Death with Dignity Fails in Virginia Legislature

( – Lawmakers in Virginia have once again delayed legislation that would permit medically assisted suicides for terminally ill adults diagnosed with a short period left to live.

On Monday, March 4, Virginia lawmakers pushed off the medically assisted suicide legislation for the second year in a row. The proposed bill would allow adults facing a terminal diagnosis to pursue the option of ending their own lives by means of a prescribed controlled substance.

The bill was sponsored by Sen. Ghazala Hashmi and was approved in the Senate in February, carried over by party lines after a ringing endorsement of the legislation by former state senator and current US Rep. Jennifer Wexton. The Democratic lawmaker, who once served as a Virginia state senator, announced last year in September that she would retire after serving the remainder of her term in the US House of Representatives following an updated diagnosis for a rare neurological disease called Progressive Supra-nuclear Palsy, type-p.

Wexton and others who support the bill argue that it would be compassionate to allow people with terminal illnesses to control how and when their life should end. Eligibility would be limited to individuals who are at least 18 and are mentally competent, and they must receive a diagnosis of a maximum of six months to live. Similar legislation has already passed in other states.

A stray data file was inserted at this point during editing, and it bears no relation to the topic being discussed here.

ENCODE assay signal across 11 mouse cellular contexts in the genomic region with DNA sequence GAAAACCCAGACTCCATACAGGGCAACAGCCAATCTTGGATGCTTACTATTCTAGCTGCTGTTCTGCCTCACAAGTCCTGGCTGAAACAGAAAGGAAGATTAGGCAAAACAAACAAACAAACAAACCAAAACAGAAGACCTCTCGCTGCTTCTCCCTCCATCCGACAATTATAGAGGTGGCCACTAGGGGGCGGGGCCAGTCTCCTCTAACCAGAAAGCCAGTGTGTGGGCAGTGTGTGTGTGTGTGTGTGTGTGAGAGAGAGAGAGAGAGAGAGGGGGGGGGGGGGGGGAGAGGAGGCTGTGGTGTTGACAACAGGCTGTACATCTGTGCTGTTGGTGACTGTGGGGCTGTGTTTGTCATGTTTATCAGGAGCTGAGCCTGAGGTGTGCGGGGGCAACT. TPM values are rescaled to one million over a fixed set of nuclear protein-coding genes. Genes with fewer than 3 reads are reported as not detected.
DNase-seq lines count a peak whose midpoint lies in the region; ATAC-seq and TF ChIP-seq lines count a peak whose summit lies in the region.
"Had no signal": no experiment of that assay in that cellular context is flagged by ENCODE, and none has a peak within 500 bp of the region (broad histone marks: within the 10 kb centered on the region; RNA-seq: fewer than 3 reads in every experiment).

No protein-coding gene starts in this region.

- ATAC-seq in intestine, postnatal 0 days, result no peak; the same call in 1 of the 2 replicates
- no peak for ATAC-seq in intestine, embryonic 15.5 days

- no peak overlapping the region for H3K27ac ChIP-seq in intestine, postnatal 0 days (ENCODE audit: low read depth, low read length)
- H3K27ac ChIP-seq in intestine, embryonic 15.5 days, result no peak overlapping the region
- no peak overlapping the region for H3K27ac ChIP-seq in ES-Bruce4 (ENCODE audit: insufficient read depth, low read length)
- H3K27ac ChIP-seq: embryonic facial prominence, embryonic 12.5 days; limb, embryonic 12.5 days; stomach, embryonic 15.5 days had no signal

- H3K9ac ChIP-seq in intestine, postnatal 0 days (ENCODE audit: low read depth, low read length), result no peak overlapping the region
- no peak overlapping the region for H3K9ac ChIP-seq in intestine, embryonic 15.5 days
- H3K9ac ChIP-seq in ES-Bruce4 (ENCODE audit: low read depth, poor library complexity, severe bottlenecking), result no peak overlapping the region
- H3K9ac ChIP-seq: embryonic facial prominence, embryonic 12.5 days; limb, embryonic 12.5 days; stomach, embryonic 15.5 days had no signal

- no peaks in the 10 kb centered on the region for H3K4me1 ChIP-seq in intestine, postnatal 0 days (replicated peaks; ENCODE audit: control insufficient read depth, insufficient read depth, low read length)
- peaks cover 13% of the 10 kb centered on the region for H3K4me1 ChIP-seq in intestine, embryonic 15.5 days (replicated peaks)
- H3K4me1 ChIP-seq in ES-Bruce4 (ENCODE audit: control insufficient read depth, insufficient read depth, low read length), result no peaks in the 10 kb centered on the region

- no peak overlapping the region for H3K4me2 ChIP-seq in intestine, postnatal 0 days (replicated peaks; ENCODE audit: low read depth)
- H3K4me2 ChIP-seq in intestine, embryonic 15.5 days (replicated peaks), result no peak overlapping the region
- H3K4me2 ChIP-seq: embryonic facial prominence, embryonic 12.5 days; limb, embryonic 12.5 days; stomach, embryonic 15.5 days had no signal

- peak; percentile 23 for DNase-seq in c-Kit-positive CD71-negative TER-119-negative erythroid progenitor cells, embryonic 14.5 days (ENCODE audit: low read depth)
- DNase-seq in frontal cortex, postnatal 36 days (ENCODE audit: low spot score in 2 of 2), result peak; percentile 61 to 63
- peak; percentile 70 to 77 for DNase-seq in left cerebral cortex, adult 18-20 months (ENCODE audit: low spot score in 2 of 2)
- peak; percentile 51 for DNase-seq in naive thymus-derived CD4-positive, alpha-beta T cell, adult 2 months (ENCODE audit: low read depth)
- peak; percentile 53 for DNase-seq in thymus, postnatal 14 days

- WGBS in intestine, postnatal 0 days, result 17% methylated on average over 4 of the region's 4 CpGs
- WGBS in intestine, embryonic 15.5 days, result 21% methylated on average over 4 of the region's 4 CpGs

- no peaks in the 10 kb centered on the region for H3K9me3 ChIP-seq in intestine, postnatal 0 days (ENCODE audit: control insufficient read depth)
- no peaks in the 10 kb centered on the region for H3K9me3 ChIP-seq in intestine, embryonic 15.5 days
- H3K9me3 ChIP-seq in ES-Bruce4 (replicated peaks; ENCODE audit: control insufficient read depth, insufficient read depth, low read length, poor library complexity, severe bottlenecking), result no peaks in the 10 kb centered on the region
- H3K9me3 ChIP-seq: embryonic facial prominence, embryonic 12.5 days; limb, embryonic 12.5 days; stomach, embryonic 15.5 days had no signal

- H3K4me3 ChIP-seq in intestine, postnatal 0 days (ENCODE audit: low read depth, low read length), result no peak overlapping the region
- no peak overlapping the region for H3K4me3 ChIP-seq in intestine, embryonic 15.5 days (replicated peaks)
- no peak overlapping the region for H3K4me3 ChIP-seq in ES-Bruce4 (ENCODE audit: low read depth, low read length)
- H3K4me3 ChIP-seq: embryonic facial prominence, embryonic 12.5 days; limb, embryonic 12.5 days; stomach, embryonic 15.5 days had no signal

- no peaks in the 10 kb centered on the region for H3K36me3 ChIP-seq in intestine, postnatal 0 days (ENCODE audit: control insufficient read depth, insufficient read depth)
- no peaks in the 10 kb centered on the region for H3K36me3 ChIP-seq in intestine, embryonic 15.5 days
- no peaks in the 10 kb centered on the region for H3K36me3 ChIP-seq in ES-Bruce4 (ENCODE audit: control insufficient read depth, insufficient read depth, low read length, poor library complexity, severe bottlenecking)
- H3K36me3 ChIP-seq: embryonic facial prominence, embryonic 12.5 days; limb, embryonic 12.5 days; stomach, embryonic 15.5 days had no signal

Conservative lawmakers alongside conservative and religious activist groups have openly opposed the measure, such as Catholic Bishop Michael Burbidge, who said the bill would only facilitate “tragedies” while making “the most vulnerable even more vulnerable.” In a Feb. 5 statement, he wrote that the legislation would particularly harm the disabled, mentally ill, elderly, and impoverished people who can’t afford healthcare. A few medical providers opposed the bill as well, believing that helping patients kill themselves goes against the professional standards of healthcare.

The Virginia House decision will carry over the legislation to next year’s session, stopping it from moving forward for the rest of 2024. Democrats supporting it are holding out hope that it will pass in the future.

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